Parsley FrogsDavid Cannatella
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Pelodytidae are the "Parsley Frogs." The name comes from Pelodytes punctatus, a species whose green coloration makes the frog look like it is garnished with parsley. There is one living genus, Pelodytes, with two species, in western Europe and the Caucasus mountains. Fossil taxa are also known, from the Eocene to Pleistocene.
Pelodytes punctatus of Europe is a small (4 cm), gracile and agile frog with prominent eyes. It is mostly nocturnal and terrestrial, but breeds in water, with males apparently calling from under water. The tadpoles have beaks, denticles, and a sinistral spiracle (Orton Type 4).
The group is recognized as a family mainly because of the fused astragalus and calcaneum, an unusual feature in frogs (also known in centrolenid frogs). Another distinctive feature is the presence of a parahyoid bone in the hyoid apparatus. Among frogs in the Pipanura this character is known only in rhinophrynids and palaeobatrachids.
Discussion of Phylogenetic Relationships
The genus Pelodytes was considered a family distinct from Pelobatidae (sensu lato) because it has a fused astragalus and calcaneum, a derived feature seen elsewhere only in Centrolenidae (Lynch, 1973). Sanchíz (1978) reviewed the fossil forms of Pelodytidae. †Miopelodytes and the extinct Pelodytes †arevacus have a fused astragalus and calcaneum, but †Propelodytes does not. Sanchíz (1978) tentatively retained †Propelodytes in Pelodytidae.
Pelodytes was defined by Ford and Cannatella (1993) to be the most recent ancestor of the living species P. punctatus and P. caucasicus, and all of its descendants. Sanchíz (1978) considered Pelodytes †arevacus to be more closely related to P. punctatus than to P. caucasicus, and as such it is part of Pelodytes. As normally used, Pelodytidae includes the fossil forms, so Pelodytidae was defined as a stem-based name, for those taxa that are more closely related to the living Pelodytes than to either Pelobatidae or Megophryidae. The synapomorphy of Pelodytidae is the fusion of the astragalus and calcaneum. The status of †Propelodytes as a pelodytid is tenuous.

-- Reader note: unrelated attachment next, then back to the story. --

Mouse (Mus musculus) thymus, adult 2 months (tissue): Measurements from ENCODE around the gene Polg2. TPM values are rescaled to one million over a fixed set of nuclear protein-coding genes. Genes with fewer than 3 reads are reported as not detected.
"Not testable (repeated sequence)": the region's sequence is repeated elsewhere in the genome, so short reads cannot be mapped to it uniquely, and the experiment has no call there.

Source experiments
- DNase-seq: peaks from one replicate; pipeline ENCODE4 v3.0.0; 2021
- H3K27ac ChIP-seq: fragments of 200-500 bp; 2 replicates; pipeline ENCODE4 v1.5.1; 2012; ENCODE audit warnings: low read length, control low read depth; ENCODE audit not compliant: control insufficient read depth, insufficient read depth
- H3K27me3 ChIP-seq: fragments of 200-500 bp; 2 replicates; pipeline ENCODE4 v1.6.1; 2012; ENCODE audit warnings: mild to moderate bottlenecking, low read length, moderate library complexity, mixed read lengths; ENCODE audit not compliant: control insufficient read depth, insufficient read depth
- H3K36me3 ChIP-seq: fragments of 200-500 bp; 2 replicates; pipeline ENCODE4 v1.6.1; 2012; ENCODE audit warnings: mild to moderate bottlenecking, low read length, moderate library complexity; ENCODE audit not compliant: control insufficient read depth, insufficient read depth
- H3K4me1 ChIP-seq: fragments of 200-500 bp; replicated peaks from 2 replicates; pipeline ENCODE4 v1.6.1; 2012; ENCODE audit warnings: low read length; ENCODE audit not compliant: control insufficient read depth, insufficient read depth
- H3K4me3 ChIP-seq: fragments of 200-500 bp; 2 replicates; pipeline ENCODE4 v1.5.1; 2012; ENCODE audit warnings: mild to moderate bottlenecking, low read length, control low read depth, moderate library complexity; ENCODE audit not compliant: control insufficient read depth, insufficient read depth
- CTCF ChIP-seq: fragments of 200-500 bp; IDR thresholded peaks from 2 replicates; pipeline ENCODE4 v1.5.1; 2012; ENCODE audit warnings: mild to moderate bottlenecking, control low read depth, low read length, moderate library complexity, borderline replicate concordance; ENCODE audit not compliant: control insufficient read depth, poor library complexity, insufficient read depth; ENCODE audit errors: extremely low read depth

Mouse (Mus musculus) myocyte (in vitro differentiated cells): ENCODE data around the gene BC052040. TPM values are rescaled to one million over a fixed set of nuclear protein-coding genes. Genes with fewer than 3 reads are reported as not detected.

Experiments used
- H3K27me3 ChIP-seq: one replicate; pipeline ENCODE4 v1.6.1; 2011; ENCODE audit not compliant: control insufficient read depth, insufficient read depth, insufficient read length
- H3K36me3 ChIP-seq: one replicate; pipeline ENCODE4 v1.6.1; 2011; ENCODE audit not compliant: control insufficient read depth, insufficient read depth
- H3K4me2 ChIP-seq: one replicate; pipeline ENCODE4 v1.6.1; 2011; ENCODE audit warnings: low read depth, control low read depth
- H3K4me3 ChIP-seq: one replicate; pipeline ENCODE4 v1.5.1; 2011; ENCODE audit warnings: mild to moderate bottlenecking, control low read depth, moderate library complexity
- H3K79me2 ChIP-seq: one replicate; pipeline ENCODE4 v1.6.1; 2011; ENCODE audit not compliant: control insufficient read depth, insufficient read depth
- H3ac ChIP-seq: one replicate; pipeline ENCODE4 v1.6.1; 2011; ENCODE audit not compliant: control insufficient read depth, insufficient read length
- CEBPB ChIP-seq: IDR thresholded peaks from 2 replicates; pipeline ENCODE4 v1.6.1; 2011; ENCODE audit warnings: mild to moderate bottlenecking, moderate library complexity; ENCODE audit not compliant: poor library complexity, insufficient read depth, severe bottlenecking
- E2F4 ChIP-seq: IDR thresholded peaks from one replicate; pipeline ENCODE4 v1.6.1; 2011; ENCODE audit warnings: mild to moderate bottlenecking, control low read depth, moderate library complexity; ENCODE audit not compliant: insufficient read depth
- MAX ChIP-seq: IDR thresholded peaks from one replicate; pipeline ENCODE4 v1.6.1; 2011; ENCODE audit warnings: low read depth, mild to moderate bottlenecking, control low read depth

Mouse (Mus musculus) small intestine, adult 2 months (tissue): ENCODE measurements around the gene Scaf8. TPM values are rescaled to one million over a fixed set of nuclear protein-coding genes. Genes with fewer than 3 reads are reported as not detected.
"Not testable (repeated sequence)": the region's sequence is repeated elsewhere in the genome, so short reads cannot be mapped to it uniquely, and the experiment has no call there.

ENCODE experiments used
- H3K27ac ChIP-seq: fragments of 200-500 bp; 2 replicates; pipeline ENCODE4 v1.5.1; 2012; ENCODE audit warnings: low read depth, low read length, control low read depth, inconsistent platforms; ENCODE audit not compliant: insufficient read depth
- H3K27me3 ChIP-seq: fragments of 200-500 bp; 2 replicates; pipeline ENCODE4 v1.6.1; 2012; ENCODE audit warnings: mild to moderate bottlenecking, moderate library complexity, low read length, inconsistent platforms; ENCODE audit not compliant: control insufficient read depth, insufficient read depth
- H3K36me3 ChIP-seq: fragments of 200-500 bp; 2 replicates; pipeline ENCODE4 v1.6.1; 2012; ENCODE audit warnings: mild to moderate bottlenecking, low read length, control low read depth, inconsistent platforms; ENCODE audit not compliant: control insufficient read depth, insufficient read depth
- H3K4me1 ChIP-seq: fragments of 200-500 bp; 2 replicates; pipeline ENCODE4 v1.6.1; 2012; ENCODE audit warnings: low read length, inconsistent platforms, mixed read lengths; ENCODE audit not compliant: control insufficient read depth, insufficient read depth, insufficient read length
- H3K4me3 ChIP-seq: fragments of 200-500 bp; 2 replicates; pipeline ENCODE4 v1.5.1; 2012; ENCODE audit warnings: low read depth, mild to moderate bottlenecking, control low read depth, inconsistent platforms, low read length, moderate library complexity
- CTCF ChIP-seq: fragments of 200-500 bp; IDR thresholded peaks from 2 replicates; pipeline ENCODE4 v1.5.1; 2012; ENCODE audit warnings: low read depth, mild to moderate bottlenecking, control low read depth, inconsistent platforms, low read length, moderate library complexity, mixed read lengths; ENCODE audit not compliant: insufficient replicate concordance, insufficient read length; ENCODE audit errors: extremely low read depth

Ford, L. S., and D. C. Cannatella. 1993. The major clades of frogs. Herp. Monogr. 7:94-117.
Lynch, J. D. 1973. The transition from archaic to advanced frogs. Pp. In J. L. Vial (Ed.), Evolutionary Biology of the Anurans: Contemporary Research on Major Problems. University of Missouri Press, Columbia.
Sanchiz, F. B. 1978. Nuevos restos fósiles de la familia Pelodytidae (Amphibia, Anura). Estudios Geol. 34:9-27.
About This PageIf you are interested in authoring or co-authoring the page for this taxon, or some part of it (even a species), contact David Cannatella.
University of Texas, Austin, Texas, USA
Correspondence regarding this page should be directed to David Cannatella at
Page copyright © 1995 David Cannatella
Page: Tree of Life Pelodytidae. Parsley Frogs. Authored by David Cannatella. The TEXT of this page is licensed under the Creative Commons Attribution License - Version 3.0. Note that images and other media featured on this page are each governed by their own license, and they may or may not be available for reuse. Click on an image or a media link to access the media data window, which provides the relevant licensing information. For the general terms and conditions of ToL material reuse and redistribution, please see the Tree of Life Copyright Policies.
Citing this page:
Cannatella, David. 1995. Pelodytidae. Parsley Frogs. Version 01 January 1995 (under construction). http://tolweb.org/Pelodytidae/16980/1995.01.01 in The Tree of Life Web Project, http://tolweb.org/